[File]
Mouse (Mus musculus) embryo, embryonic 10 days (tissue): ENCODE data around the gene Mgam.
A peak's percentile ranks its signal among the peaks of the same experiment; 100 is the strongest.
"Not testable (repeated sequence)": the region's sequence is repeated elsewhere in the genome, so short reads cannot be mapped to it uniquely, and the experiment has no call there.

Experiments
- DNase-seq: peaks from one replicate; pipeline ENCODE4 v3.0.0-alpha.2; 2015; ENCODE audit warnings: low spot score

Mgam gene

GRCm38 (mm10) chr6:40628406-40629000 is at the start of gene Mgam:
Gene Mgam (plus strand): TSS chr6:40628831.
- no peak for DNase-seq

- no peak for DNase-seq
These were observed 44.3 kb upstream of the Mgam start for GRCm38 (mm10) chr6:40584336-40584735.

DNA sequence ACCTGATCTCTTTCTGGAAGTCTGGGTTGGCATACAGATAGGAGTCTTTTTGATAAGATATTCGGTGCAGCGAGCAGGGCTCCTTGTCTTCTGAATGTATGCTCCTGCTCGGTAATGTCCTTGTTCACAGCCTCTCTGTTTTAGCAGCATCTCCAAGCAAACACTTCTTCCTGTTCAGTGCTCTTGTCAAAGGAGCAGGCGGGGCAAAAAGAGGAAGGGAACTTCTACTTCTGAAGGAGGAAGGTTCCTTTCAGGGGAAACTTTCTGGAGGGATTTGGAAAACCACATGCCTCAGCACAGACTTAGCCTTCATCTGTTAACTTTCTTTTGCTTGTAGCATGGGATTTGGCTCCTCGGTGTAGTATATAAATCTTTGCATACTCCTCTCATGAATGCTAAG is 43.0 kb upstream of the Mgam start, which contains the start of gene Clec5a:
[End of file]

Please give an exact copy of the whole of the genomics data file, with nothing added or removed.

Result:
Mouse (Mus musculus) embryo, embryonic 10 days (tissue): ENCODE data around the gene Mgam.
A peak's percentile ranks its signal among the peaks of the same experiment; 100 is the strongest.
"Not testable (repeated sequence)": the region's sequence is repeated elsewhere in the genome, so short reads cannot be mapped to it uniquely, and the experiment has no call there.

Experiments
- DNase-seq: peaks from one replicate; pipeline ENCODE4 v3.0.0-alpha.2; 2015; ENCODE audit warnings: low spot score

Mgam gene

GRCm38 (mm10) chr6:40628406-40629000 is at the start of gene Mgam:
Gene Mgam (plus strand): TSS chr6:40628831.
- no peak for DNase-seq

- no peak for DNase-seq
These were observed 44.3 kb upstream of the Mgam start for GRCm38 (mm10) chr6:40584336-40584735.

DNA sequence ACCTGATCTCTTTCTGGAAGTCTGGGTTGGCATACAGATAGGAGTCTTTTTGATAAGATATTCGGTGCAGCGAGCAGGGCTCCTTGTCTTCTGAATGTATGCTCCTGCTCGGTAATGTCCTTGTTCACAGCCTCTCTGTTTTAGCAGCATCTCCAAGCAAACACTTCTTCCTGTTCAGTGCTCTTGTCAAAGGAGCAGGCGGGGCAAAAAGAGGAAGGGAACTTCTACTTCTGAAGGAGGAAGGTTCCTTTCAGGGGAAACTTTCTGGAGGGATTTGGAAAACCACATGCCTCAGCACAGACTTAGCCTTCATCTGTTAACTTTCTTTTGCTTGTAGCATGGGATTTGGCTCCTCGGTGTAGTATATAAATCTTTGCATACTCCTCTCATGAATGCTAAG is 43.0 kb upstream of the Mgam start, which contains the start of gene Clec5a: